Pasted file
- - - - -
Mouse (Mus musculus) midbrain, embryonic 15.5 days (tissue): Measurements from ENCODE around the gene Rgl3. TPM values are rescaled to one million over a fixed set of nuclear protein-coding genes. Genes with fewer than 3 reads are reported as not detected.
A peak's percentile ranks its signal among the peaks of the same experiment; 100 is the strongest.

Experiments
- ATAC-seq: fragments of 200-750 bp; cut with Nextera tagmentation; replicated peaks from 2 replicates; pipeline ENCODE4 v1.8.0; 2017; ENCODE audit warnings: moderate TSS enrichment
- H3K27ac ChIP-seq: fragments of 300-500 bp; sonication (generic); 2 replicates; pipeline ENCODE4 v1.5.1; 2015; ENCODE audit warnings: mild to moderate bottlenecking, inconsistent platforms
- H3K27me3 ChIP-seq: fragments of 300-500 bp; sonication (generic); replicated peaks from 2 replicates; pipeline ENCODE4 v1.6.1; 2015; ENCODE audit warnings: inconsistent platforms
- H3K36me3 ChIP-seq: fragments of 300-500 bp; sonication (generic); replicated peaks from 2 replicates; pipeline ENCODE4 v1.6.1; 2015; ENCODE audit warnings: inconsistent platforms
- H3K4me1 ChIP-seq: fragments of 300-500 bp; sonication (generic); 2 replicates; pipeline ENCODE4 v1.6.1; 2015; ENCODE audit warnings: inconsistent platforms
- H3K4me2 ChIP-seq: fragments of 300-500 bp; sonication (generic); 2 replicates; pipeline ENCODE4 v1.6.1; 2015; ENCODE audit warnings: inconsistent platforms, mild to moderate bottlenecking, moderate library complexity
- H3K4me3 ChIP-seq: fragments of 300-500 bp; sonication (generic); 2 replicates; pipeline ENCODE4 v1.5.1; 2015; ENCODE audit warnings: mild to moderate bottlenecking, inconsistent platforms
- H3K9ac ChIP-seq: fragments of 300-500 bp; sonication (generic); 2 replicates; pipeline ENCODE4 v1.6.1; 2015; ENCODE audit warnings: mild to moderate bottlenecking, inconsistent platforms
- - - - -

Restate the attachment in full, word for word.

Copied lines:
Mouse (Mus musculus) midbrain, embryonic 15.5 days (tissue): Measurements from ENCODE around the gene Rgl3. TPM values are rescaled to one million over a fixed set of nuclear protein-coding genes. Genes with fewer than 3 reads are reported as not detected.
A peak's percentile ranks its signal among the peaks of the same experiment; 100 is the strongest.

Experiments
- ATAC-seq: fragments of 200-750 bp; cut with Nextera tagmentation; replicated peaks from 2 replicates; pipeline ENCODE4 v1.8.0; 2017; ENCODE audit warnings: moderate TSS enrichment
- H3K27ac ChIP-seq: fragments of 300-500 bp; sonication (generic); 2 replicates; pipeline ENCODE4 v1.5.1; 2015; ENCODE audit warnings: mild to moderate bottlenecking, inconsistent platforms
- H3K27me3 ChIP-seq: fragments of 300-500 bp; sonication (generic); replicated peaks from 2 replicates; pipeline ENCODE4 v1.6.1; 2015; ENCODE audit warnings: inconsistent platforms
- H3K36me3 ChIP-seq: fragments of 300-500 bp; sonication (generic); replicated peaks from 2 replicates; pipeline ENCODE4 v1.6.1; 2015; ENCODE audit warnings: inconsistent platforms
- H3K4me1 ChIP-seq: fragments of 300-500 bp; sonication (generic); 2 replicates; pipeline ENCODE4 v1.6.1; 2015; ENCODE audit warnings: inconsistent platforms
- H3K4me2 ChIP-seq: fragments of 300-500 bp; sonication (generic); 2 replicates; pipeline ENCODE4 v1.6.1; 2015; ENCODE audit warnings: inconsistent platforms, mild to moderate bottlenecking, moderate library complexity
- H3K4me3 ChIP-seq: fragments of 300-500 bp; sonication (generic); 2 replicates; pipeline ENCODE4 v1.5.1; 2015; ENCODE audit warnings: mild to moderate bottlenecking, inconsistent platforms
- H3K9ac ChIP-seq: fragments of 300-500 bp; sonication (generic); 2 replicates; pipeline ENCODE4 v1.6.1; 2015; ENCODE audit warnings: mild to moderate bottlenecking, inconsistent platforms